His leg jumped. “Ow! Aida, stop. It tickles. No, no. Stop! Stop Aida.” He laughed his staccato laugh and leaned away from Aida’s reach.
She screeched and said, “Oh, Tommy, you are so ticklish.” She moved closer, threatening Tom with her fingers. “I’m going to tickle you again honey ko.” She reached to tickle him but laughed instead until tears rolled from her eyes.
Tom leaned over and kissed her in mid-laugh, his lips rubbing against her teeth. She snuggled closer, her honey-brown skin warm against his. Aida, sweet and lovely, like the opera, breathed softly against his cheek.
“Oh, Tommy. You make me so happy. I’m glad you bring me here. This is where you say you love me for true the first time, remember?”
“I could never forget that, honey.”
“I like when you call me honey, honey ko.”
“I like when you call me honey ko, honey.”
“Stop it, Tommy. You are so funny.”
“Oh, Aida, we’re both so funny, aren’t we?”
“Oh, you,” she said with feigned exasperation.
She rubbed her cheek against the stubble of his five o’clock shadow. “I love the scratch of your beard, and the sound it makes against my cheek.”
“I remember one night, Aida, after we made love and you lay with your head on my chest. You said you loved the sound of me made intimate by my closeness and the warmth of my body.”
She pressed her nose to the hollow behind his earlobe. “I love also the smell of you, masculine and gentle. I like to breathe in your scent. When it fill my lungs, it’s like you are filling me inside.” She moved against him. “Hug me, Tommy, so I feel you.”
She kissed his neck and he put his arms around her because she wanted to feel the muscles of his body, and they sat close, so close that their hearts beat as one. After a while, her body ceased to be separate from his and he moved away and back so he could feel her again. She pressed against him and her sexual magnetism tugged at him.
Aida wasn’t voluptuous but possessed a perfect figure. She wasn’t a striking beauty but was beautiful. Her voice wasn’t high-pitched or low-pitched, but inviting. Her accent wasn’t awkward, but endearing. Some women made themselves alluring or attractive. They puffed up their breasts, preened their feathers, and strutted their stuff. Not Aida. She had no need to present herself. She attracted men naturally, like hummingbirds to nectar. Men hovered about, hoping for a lick of Aida.
The flicker of lights along the shoreline to Subic City snapped his reverie. The rising moon with the mountains in silhouette, the soft lapping of the waves, the warm night, his full stomach all induced a languidness he didn’t want to disturb. Satisfaction with the moment, the weekend, the treasure hunt with Aida all combined to lift his spirit and for a moment his constant companion, the pain of loss that never left his side for long, fell away. Tom rubbed his eyes.
Aida caressed his cheek. “Are you sleepy, honey ko? The ferry will be here soon. You can sleep on the ride back.”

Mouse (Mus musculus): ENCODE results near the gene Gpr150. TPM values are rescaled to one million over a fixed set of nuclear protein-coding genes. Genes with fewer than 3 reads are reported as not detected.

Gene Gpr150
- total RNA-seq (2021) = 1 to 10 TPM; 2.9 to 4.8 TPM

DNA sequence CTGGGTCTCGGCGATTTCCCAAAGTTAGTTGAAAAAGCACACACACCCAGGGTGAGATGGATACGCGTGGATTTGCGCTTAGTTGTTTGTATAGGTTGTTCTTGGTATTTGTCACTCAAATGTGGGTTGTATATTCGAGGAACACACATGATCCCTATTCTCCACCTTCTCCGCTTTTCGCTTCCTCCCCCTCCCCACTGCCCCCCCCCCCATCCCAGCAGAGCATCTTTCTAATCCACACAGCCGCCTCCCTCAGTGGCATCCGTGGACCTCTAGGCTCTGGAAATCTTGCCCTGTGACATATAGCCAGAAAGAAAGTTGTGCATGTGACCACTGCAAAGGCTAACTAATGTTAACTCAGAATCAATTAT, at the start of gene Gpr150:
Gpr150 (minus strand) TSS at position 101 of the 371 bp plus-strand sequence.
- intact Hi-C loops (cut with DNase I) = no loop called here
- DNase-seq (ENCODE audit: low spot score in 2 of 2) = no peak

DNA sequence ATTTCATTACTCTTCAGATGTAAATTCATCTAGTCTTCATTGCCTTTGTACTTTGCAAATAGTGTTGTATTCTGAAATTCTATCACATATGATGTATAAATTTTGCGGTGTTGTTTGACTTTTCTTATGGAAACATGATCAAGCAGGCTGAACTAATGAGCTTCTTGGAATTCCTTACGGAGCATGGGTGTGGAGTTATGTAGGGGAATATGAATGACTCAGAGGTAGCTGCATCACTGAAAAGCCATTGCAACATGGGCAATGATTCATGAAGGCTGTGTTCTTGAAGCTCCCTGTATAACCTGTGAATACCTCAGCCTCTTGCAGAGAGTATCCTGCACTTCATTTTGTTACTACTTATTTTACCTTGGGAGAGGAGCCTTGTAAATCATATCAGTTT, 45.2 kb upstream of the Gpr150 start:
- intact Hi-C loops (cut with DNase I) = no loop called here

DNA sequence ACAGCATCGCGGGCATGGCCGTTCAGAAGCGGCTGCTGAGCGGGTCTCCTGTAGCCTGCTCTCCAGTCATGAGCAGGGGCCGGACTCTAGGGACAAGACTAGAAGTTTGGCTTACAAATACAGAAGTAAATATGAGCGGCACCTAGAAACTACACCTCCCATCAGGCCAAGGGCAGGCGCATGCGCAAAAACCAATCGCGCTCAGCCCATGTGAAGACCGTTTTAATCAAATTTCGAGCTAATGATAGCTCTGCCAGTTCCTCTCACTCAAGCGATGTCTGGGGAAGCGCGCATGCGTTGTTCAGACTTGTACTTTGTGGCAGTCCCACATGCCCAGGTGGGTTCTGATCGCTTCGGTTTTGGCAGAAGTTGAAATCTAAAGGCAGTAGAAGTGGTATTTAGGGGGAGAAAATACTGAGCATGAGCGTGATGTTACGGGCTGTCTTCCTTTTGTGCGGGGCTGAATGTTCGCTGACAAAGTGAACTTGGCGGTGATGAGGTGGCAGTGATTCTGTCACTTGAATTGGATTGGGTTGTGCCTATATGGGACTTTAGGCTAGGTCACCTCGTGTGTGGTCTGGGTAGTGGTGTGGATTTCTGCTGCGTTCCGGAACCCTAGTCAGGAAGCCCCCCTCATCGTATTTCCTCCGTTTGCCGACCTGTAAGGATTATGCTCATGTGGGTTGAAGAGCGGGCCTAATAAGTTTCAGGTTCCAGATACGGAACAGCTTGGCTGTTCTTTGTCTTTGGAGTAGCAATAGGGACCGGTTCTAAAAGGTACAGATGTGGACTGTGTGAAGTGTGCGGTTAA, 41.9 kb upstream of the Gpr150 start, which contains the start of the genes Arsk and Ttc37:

“Um hmm,” Tom said as he stretched and yawned. “I love to sleep on the boat, but I’m not sleepy, just relaxed. It’s been a wonderful day; I wish it didn’t have to end.”
“We should come here more often.”
Aida said, “Yes, we should, but you always want to visit Manila. I like Manila too, but we run around taking so many photos we don’t have a chance to relax. Someday, we’ll see if you enjoy Manila without a viewfinder as your guide.” She hugged his arm. “I will be your guide, honey ko.”
“There’s so much to see in Manila, though.” Tom leaned forward, his palms on either side of him on the seawall. He looked away across the bay toward Manila. “Especially Rizal Park and the zoo, and the national palace. And my favorite place in the whole world to watch the sunset is from the seawall along Manila Bay. The colors are so vivid and run through almost the whole rainbow of colors.”
“That’s because the air is dirty with smog.”
“Aida. Where’s your sense of romance?”
“The smog makes it hard to breathe and I cough too much.”
“Well, maybe I’ll bring you a gas mask from the base.”
“Honey ko. I gonna tickle you again if you keep joking to me.”
“All right. I’ll be a good boy.”
“I don’t believe you.”
“Haha. Okay, Aida. I promise.”
Tom leaned his head against hers, fingering the medallion through his shirt the way people drum their fingertips together or sit with their hands behind their head. His thoughts were far away and his breathing softened as the sounds of the evening faded. He reflected on his relationship with Aida and the false starts and near-proposals. Something always held him back from voicing the words he knew Aida wanted to hear—he could see it in her eyes when the air grew heavy with their silence and their hearts beat fast with anticipation. His heart said one thing, his head another. He wanted to commit, wanted to marry her, but feared another loss. He feared betrayal too. He loved Aida, but what would Susanna think? How could he betray her memory by marrying another, even a woman he loved as much as he loved Aida? He had not had the chance to marry Susanna, so how could he marry another as if she were a stand-in, a substitute for the woman he had loved at first sight?